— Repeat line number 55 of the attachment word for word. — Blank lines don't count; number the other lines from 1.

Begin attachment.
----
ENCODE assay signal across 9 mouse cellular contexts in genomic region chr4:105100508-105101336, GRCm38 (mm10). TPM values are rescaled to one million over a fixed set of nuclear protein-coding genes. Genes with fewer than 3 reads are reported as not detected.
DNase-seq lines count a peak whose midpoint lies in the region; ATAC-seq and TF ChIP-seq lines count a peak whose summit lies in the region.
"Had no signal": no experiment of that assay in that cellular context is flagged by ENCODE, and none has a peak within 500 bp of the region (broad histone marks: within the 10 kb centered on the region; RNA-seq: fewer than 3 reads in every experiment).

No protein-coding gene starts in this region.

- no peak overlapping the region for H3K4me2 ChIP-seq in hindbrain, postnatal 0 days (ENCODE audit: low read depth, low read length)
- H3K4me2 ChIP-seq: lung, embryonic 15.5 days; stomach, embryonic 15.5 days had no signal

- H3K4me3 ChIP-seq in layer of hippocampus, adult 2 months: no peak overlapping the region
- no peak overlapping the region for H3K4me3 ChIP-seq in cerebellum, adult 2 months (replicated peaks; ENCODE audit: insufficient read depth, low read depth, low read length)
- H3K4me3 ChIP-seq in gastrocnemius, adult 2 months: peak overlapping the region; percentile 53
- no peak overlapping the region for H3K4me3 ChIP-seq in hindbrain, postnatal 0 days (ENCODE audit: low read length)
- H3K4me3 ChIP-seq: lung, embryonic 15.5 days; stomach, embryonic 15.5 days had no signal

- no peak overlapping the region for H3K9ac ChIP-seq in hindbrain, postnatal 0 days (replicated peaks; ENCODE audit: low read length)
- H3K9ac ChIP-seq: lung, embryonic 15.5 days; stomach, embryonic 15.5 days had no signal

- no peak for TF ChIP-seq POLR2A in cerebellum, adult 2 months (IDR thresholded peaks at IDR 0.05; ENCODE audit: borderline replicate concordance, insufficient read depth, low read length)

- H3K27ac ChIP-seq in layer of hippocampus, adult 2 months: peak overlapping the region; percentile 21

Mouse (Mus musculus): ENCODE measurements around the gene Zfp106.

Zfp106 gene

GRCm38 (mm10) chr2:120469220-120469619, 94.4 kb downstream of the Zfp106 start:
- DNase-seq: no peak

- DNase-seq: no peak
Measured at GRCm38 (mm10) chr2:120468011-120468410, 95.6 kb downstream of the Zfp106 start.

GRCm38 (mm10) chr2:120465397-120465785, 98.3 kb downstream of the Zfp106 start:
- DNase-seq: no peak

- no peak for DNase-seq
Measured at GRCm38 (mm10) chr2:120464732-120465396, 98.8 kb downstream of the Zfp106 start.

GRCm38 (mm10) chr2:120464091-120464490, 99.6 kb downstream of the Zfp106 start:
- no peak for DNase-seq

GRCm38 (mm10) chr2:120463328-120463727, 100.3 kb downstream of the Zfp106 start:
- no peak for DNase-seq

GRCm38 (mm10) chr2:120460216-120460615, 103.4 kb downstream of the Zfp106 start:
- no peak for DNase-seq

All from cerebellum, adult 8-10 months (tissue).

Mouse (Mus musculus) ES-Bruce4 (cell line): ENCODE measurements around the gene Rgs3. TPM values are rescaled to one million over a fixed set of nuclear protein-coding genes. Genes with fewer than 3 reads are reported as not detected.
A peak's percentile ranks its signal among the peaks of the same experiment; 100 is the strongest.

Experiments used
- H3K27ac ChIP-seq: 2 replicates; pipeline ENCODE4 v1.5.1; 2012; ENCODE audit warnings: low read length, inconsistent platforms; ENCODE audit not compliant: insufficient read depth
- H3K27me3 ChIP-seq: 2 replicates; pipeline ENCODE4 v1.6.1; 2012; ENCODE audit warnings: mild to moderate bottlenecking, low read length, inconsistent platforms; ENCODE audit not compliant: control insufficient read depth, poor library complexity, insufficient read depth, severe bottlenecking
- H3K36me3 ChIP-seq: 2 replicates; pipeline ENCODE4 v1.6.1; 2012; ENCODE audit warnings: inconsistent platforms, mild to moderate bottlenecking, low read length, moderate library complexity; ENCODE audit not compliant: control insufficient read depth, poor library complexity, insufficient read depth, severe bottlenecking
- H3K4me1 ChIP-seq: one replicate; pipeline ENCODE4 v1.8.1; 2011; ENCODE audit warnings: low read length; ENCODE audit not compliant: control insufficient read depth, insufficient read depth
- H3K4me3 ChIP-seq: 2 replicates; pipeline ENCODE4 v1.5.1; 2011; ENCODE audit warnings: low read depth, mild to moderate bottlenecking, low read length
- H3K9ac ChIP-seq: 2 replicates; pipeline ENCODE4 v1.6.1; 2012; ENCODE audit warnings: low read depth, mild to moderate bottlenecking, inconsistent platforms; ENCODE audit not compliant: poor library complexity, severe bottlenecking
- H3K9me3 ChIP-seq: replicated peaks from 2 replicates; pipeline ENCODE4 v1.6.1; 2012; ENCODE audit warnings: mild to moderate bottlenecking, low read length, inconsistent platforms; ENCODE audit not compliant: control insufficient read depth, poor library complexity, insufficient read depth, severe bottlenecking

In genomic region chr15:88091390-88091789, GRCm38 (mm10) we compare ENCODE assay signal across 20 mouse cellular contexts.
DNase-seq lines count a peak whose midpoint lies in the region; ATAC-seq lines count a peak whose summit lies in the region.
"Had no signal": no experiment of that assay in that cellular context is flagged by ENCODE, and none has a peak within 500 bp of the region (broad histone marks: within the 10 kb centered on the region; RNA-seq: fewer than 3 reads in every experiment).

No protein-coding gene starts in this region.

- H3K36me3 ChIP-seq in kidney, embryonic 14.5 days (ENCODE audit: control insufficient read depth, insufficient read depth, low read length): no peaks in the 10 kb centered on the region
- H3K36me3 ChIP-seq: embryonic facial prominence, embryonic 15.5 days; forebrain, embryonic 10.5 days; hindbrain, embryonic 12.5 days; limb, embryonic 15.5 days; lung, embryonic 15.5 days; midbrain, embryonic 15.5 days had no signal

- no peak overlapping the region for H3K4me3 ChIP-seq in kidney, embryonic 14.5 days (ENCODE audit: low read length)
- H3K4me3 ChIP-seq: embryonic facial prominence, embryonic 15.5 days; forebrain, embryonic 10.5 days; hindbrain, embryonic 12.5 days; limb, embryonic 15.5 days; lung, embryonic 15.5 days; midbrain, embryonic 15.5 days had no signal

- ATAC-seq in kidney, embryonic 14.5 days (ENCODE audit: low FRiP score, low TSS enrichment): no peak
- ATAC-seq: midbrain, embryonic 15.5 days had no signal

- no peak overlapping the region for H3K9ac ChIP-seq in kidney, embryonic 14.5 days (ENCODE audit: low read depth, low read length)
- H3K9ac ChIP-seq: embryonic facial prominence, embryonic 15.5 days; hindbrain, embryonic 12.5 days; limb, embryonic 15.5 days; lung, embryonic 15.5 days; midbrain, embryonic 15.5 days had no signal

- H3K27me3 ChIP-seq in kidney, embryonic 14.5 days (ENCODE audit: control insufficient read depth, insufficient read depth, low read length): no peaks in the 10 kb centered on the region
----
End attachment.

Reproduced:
- H3K27me3 ChIP-seq in kidney, embryonic 14.5 days (ENCODE audit: control insufficient read depth, insufficient read depth, low read length): no peaks in the 10 kb centered on the region